The state of Texas will always look after the welfare of the children in a divorce. The state will also acknowledge the responsibility of each parent even after their marriage is dissolved.
While the normal route for divorce is that there would be one custodial parent, the state also supports the idea of joint custody.
Sharing Custody of the Child
There are many instances where the court will grant sole custody. That means the children will spend the majority of their time with one parent, and also that parent will be exclusively the one who will make the major decisions that affect the children.
Texas actually wants to encourage joint custody, since that will give more chances for each parent can nurture a meaningful relationship with the children. Joint legal custody will allow both parents to participate in decision making.
They will also share the legal custody rights. This will also mean that the children actually have two legal homes—even if there will still be a designated custodial parent who will get possession of the child.
Possession is the term used in the Family Code and also in the Final Decree of Divorce. It is possible that a parent can have only legal custody but not possession. In this case, they would not physically have their child in their home, but they are part of the decision making. This may not be satisfactory for most parents since they are seeking the physical company of their children.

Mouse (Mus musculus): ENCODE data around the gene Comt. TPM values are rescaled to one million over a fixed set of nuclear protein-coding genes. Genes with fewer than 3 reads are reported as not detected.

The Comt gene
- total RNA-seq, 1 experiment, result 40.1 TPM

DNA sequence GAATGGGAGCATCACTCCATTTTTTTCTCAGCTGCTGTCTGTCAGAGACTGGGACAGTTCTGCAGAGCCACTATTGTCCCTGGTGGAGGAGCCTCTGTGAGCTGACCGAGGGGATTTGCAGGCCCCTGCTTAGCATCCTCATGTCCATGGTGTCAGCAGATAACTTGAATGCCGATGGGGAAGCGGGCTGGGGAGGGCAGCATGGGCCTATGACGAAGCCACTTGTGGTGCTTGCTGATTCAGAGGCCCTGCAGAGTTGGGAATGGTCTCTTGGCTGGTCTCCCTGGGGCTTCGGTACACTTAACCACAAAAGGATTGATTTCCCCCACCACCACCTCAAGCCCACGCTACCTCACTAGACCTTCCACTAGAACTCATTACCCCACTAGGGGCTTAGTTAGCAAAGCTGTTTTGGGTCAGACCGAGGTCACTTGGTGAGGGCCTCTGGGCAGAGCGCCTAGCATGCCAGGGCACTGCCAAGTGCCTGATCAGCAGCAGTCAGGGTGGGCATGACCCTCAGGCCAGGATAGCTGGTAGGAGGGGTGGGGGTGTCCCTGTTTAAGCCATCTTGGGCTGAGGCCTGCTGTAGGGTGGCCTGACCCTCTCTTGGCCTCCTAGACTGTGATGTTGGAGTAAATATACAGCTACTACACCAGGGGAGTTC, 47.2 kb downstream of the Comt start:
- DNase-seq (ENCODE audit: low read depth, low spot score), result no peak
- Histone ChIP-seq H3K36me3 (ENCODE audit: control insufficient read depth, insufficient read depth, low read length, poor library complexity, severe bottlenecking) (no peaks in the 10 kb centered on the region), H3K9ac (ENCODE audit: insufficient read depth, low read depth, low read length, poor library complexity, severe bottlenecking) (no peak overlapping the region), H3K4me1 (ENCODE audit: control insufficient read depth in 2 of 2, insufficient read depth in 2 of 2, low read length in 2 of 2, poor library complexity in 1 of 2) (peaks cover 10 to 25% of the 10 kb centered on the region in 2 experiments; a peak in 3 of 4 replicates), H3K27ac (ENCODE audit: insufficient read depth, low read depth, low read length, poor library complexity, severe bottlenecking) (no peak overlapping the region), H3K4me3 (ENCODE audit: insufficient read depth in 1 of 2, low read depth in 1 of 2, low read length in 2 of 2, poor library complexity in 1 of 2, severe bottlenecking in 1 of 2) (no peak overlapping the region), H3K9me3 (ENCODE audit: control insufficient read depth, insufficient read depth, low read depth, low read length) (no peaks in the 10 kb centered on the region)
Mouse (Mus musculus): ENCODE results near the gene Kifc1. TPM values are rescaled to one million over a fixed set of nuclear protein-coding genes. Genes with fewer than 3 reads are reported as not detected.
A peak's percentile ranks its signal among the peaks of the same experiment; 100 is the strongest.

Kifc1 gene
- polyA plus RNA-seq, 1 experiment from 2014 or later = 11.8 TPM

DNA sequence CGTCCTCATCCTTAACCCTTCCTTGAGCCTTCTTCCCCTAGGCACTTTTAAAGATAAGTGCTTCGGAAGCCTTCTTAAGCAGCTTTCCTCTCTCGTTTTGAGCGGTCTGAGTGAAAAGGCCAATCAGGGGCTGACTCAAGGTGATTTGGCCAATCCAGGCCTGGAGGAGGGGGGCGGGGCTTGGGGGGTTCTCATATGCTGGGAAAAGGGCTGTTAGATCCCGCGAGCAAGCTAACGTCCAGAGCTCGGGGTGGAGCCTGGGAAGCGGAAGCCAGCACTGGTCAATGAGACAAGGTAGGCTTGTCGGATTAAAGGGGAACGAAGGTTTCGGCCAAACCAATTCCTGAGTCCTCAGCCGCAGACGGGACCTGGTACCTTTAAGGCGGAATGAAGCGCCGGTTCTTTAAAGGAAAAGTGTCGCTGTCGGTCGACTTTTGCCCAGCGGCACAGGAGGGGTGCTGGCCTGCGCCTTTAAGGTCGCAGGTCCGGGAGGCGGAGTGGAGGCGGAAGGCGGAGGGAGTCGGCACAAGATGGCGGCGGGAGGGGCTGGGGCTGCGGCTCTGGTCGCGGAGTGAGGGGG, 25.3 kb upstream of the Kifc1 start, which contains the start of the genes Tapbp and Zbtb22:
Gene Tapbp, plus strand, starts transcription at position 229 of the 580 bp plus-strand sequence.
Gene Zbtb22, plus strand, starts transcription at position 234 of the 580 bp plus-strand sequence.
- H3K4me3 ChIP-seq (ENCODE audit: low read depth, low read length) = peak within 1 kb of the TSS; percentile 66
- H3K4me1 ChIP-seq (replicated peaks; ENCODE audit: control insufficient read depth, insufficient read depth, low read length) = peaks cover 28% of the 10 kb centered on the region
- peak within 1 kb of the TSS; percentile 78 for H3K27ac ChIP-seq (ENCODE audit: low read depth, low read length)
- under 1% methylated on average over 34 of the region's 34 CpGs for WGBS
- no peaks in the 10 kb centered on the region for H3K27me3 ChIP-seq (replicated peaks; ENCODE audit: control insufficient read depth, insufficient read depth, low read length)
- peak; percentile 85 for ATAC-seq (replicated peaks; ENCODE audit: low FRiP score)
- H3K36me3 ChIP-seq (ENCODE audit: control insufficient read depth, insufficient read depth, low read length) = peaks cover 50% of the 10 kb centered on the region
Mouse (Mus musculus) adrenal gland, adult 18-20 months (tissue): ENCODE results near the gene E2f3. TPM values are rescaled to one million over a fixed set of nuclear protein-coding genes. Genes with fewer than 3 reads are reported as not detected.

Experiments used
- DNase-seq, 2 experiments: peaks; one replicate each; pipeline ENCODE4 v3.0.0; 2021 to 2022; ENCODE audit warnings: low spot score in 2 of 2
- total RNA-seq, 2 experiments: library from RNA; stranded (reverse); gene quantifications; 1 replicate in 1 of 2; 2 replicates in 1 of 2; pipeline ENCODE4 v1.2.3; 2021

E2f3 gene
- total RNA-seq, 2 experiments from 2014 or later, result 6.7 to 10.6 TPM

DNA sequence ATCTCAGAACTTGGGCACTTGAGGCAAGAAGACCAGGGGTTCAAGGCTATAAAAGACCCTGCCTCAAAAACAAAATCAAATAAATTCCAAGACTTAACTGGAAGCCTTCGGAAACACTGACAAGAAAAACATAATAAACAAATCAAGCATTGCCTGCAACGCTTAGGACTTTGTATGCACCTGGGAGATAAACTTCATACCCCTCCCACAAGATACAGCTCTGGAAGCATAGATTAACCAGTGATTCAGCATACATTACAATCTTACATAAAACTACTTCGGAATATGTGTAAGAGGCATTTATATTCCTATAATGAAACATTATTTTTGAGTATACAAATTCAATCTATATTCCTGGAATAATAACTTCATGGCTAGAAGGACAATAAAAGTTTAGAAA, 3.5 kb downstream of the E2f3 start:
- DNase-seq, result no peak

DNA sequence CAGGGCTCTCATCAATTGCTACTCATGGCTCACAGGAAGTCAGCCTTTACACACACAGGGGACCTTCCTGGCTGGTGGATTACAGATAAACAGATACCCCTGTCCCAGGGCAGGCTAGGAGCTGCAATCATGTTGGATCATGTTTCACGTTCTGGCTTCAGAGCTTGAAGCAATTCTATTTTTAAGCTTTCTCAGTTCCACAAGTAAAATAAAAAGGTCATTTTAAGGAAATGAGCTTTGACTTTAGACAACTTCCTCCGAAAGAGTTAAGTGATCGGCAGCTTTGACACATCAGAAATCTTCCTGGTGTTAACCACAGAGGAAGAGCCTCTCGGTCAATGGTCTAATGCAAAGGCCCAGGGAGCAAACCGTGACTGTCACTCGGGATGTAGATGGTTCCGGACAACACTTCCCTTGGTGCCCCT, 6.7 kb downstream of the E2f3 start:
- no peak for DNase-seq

Advantages and Disadvantages of Joint Custody
When a couple divorces, the child will be subject to many changes. Most counselors would advise parents to keep as many factors constant as possible—the child’s school and activities should still continue if they can help it. This is why it would be advantageous to have consistent contact with both parents.
The relationship of the children with their parents, even if they are now separate, can still help the child’s welfare.
However, there are also real downsides in joint custody. When a couple divorces, there is a big possibility that there has been animosity during the proceedings. This may result in some awkward moments or even tension in some discussions. The ex-spouses just spent much time and money to separate from each other and divide their property. They might not be ready to share important tasks like raising children.
Unlike property division which will be settled and disputed during the proceedings, the parents have to deal with their children after the divorce, but this is a price they should pay, as this is a consequence of their divorce.
Latest posts by Hutton Law (see all)
- What to Do When My Spouse and I Disagree on Our Child’s Immunization - March 24, 2020
- Frequently Asked Questions About Annulment in Texas - March 19, 2020
- Trial Separation in Texas - March 19, 2020
- Movies that Can Help Your Child Understand Divorce Better - March 18, 2020
- What Can the Adopted Child Inherit? - March 18, 2020